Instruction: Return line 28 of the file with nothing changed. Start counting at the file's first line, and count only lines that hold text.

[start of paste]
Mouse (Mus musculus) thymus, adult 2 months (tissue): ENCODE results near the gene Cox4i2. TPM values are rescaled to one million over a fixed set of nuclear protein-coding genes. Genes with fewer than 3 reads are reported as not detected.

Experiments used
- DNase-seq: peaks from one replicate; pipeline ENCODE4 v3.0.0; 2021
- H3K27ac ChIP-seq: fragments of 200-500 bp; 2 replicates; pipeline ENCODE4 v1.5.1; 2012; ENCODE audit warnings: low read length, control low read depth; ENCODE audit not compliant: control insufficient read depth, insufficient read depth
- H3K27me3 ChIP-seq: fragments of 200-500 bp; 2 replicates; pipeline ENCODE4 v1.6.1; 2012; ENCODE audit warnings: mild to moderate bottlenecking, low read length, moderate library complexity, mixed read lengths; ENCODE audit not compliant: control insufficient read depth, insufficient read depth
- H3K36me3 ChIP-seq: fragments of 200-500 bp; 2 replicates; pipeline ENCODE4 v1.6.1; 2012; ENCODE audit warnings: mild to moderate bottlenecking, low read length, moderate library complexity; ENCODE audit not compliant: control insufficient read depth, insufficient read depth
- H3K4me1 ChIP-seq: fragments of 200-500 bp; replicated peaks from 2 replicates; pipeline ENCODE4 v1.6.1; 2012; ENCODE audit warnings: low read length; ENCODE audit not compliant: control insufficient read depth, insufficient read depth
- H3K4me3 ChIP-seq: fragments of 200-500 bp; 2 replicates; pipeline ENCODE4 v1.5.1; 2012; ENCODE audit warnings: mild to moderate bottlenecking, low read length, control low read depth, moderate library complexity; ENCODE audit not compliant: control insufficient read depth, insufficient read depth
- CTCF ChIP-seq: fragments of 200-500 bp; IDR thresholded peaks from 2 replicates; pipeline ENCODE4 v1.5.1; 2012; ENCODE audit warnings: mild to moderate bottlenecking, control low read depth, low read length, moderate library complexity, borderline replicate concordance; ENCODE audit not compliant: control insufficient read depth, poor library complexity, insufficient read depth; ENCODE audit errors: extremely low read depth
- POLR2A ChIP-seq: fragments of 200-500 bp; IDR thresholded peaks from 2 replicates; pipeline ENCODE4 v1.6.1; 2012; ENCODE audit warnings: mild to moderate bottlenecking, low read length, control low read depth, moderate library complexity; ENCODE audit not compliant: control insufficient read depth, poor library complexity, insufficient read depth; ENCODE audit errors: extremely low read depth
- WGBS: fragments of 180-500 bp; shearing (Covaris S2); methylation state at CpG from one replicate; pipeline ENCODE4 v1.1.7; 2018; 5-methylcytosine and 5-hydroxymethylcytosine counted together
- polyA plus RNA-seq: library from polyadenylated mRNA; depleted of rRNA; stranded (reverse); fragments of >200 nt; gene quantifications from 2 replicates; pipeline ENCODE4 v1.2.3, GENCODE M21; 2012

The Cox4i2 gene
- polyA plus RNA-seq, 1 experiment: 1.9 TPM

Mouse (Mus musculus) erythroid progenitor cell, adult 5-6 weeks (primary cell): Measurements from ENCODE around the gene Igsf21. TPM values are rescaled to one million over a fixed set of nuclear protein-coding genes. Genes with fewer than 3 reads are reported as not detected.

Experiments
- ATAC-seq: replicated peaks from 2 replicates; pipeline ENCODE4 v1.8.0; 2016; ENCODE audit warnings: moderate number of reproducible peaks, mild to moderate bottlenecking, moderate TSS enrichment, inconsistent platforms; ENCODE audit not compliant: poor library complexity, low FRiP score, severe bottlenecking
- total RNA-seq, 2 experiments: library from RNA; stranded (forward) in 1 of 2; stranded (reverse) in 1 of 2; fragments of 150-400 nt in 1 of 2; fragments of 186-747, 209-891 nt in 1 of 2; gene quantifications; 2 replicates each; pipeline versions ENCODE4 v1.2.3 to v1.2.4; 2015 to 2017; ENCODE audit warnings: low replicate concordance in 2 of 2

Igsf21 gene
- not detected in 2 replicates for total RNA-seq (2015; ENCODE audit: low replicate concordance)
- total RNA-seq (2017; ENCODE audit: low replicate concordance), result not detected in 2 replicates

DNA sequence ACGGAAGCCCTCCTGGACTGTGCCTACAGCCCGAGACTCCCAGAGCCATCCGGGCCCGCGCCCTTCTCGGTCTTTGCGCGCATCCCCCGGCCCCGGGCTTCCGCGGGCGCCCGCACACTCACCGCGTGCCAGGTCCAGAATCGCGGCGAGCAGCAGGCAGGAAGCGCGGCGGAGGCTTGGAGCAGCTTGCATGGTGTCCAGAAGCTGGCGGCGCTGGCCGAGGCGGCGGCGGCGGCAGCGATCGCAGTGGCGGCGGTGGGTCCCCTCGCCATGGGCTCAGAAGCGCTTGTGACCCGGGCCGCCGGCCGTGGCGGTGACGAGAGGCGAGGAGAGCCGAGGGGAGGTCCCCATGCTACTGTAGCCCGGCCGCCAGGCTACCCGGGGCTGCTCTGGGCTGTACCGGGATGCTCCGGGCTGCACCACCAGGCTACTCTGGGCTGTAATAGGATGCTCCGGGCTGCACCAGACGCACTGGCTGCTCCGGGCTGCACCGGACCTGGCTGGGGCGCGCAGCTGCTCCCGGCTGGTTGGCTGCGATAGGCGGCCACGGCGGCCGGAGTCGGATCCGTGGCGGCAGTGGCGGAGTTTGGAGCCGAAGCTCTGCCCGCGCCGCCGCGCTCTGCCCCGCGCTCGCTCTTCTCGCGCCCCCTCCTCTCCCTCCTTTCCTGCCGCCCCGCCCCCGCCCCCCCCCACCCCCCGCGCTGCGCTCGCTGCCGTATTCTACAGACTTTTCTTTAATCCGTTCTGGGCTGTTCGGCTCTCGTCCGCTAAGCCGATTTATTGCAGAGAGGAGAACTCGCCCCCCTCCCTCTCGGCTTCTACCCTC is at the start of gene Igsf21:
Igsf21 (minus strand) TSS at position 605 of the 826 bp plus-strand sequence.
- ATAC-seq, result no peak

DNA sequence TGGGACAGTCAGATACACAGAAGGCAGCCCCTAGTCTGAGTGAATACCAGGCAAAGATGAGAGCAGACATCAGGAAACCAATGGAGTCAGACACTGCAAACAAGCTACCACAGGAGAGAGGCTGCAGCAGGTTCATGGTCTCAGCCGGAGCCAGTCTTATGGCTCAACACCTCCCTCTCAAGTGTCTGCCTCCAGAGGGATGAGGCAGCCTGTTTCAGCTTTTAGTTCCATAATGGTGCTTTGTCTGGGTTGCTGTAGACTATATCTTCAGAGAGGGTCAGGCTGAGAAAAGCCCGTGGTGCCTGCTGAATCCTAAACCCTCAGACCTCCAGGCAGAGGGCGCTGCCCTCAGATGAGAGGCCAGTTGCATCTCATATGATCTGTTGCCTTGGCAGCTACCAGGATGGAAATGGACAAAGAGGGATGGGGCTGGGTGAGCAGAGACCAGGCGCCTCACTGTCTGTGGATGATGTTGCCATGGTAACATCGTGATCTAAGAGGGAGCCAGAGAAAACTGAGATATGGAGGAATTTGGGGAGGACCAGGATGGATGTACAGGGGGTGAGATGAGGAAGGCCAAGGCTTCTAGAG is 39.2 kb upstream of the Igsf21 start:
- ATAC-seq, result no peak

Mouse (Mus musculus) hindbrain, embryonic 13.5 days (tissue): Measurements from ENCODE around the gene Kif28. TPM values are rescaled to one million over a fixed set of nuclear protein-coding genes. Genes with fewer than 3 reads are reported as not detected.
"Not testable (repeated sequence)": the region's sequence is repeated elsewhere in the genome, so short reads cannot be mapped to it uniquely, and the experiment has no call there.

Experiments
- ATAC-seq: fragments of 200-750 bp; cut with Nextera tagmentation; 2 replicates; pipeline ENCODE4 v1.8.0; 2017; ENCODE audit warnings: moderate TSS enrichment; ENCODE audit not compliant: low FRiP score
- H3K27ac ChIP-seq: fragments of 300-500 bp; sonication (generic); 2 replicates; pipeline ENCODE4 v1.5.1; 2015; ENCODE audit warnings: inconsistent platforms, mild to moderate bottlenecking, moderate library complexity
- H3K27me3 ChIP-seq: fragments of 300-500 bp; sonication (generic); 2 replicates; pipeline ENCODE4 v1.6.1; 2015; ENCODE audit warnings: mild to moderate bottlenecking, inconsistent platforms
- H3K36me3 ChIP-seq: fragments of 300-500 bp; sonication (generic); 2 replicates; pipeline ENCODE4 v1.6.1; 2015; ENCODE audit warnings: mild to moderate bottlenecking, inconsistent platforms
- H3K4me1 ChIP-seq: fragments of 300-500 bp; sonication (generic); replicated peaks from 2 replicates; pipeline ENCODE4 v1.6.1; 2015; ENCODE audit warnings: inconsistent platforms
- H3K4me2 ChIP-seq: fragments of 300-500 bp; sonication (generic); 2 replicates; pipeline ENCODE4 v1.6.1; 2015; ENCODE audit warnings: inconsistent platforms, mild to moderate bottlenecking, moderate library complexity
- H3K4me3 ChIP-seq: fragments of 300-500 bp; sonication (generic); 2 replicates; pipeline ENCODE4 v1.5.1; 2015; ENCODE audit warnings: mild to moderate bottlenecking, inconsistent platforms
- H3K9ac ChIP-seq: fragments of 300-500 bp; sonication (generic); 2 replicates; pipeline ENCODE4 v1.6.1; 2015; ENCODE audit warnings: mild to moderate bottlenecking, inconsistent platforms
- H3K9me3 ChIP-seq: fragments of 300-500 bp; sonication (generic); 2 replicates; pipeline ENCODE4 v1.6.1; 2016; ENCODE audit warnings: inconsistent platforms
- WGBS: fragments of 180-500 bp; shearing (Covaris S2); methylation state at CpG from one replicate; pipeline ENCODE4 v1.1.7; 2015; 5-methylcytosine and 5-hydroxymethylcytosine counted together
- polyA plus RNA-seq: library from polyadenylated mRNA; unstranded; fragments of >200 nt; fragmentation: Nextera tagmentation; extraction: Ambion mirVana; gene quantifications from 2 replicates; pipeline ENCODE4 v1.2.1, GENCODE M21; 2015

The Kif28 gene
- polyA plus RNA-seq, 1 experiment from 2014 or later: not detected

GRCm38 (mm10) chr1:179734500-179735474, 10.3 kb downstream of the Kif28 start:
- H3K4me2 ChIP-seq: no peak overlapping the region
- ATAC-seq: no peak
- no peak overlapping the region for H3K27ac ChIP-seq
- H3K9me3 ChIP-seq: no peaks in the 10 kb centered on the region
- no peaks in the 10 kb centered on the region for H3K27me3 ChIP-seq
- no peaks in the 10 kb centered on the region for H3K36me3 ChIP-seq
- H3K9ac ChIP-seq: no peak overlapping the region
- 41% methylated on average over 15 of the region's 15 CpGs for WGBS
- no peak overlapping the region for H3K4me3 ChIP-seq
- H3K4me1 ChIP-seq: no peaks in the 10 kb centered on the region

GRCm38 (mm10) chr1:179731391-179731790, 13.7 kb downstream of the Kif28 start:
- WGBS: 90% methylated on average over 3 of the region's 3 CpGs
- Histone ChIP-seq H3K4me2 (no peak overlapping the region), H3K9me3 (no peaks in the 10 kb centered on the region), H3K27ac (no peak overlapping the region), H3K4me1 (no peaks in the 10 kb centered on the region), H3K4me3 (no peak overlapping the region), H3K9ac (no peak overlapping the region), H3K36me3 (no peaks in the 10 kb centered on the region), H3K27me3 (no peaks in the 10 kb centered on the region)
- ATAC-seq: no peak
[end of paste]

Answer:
"Not testable (repeated sequence)": the region's sequence is repeated elsewhere in the genome, so short reads cannot be mapped to it uniquely, and the experiment has no call there.